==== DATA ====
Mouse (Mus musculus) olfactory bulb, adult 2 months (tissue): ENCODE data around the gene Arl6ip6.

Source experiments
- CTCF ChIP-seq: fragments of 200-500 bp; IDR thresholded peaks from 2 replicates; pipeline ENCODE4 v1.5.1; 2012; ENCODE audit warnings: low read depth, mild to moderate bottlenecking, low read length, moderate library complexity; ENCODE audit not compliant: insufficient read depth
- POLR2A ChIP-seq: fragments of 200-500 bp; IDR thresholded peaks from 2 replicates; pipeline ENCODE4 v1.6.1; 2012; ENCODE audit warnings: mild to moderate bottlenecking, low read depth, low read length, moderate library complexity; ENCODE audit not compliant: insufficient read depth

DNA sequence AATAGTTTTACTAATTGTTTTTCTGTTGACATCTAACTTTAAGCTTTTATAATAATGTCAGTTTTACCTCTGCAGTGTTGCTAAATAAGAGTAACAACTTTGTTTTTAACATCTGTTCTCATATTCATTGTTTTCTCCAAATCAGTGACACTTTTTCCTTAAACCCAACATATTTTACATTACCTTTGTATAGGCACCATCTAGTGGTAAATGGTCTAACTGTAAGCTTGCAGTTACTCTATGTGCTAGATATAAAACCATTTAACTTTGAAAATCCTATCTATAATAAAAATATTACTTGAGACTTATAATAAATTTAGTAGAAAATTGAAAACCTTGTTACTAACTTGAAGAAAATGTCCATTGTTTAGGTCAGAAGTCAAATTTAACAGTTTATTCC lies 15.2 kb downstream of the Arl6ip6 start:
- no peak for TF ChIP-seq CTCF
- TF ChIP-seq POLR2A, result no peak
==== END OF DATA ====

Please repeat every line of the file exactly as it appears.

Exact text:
Mouse (Mus musculus) olfactory bulb, adult 2 months (tissue): ENCODE data around the gene Arl6ip6.

Source experiments
- CTCF ChIP-seq: fragments of 200-500 bp; IDR thresholded peaks from 2 replicates; pipeline ENCODE4 v1.5.1; 2012; ENCODE audit warnings: low read depth, mild to moderate bottlenecking, low read length, moderate library complexity; ENCODE audit not compliant: insufficient read depth
- POLR2A ChIP-seq: fragments of 200-500 bp; IDR thresholded peaks from 2 replicates; pipeline ENCODE4 v1.6.1; 2012; ENCODE audit warnings: mild to moderate bottlenecking, low read depth, low read length, moderate library complexity; ENCODE audit not compliant: insufficient read depth

DNA sequence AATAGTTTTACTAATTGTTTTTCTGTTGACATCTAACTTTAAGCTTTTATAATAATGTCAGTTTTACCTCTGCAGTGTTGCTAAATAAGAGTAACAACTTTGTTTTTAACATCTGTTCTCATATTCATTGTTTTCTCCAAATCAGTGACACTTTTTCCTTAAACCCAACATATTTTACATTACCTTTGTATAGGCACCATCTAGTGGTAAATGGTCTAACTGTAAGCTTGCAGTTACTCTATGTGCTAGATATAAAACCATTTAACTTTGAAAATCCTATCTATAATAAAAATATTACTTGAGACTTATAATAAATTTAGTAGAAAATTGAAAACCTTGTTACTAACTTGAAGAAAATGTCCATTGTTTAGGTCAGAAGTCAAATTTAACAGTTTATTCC lies 15.2 kb downstream of the Arl6ip6 start:
- no peak for TF ChIP-seq CTCF
- TF ChIP-seq POLR2A, result no peak